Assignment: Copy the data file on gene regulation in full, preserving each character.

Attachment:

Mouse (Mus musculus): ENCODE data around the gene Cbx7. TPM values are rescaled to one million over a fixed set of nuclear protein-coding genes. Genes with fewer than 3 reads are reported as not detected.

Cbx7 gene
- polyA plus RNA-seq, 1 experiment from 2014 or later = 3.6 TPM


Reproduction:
Mouse (Mus musculus): ENCODE data around the gene Cbx7. TPM values are rescaled to one million over a fixed set of nuclear protein-coding genes. Genes with fewer than 3 reads are reported as not detected.

Cbx7 gene
- polyA plus RNA-seq, 1 experiment from 2014 or later = 3.6 TPM